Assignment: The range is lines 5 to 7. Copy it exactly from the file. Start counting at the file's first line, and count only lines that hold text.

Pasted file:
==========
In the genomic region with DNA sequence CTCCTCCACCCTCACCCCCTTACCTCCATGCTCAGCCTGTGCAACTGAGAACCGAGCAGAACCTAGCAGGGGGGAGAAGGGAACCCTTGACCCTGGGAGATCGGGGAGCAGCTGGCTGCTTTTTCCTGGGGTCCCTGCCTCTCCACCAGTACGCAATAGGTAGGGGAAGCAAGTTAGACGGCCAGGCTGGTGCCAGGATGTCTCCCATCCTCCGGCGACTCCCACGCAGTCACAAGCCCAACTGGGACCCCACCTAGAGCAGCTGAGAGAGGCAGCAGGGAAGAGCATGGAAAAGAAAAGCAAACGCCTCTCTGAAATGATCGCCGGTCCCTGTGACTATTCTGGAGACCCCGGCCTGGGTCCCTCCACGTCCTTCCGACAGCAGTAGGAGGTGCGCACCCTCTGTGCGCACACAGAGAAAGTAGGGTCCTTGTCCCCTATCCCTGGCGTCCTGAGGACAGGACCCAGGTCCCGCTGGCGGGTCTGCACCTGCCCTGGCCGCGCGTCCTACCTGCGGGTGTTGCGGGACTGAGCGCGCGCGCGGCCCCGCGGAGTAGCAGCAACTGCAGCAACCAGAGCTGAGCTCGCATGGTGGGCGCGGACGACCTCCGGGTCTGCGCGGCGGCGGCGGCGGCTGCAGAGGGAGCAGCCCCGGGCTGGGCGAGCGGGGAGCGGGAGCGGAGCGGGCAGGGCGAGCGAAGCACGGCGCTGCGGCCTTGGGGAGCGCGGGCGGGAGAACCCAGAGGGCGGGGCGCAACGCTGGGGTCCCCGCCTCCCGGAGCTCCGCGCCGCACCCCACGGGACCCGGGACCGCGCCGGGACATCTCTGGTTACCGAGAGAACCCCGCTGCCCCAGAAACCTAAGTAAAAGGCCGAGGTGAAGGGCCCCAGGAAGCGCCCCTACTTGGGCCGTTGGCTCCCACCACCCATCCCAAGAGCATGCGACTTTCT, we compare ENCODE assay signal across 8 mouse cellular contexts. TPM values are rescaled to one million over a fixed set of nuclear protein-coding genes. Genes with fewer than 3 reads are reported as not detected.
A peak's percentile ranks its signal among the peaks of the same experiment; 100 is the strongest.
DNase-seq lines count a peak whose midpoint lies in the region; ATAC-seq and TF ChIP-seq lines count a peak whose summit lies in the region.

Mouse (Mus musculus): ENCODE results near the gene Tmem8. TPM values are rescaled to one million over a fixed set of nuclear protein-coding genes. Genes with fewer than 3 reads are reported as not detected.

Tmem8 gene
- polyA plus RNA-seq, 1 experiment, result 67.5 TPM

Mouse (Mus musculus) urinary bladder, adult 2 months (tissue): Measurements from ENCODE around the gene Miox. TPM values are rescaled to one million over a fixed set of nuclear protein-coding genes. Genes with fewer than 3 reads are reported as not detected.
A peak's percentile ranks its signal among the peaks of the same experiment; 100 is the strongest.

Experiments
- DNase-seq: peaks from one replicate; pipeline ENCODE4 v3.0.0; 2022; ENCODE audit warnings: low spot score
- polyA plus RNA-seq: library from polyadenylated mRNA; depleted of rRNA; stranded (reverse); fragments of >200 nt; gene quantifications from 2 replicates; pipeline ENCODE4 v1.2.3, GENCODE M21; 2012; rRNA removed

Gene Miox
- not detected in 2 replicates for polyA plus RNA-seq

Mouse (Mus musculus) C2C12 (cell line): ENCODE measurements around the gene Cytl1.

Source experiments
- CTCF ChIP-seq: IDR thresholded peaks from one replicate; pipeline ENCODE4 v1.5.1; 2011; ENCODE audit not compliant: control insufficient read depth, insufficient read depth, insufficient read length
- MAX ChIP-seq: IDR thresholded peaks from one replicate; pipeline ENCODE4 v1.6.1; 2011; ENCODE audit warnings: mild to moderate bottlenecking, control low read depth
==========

Tmem8 gene
- polyA plus RNA-seq, 1 experiment, result 67.5 TPM

Mouse (Mus musculus) urinary bladder, adult 2 months (tissue): Measurements from ENCODE around the gene Miox. TPM values are rescaled to one million over a fixed set of nuclear protein-coding genes. Genes with fewer than 3 reads are reported as not detected.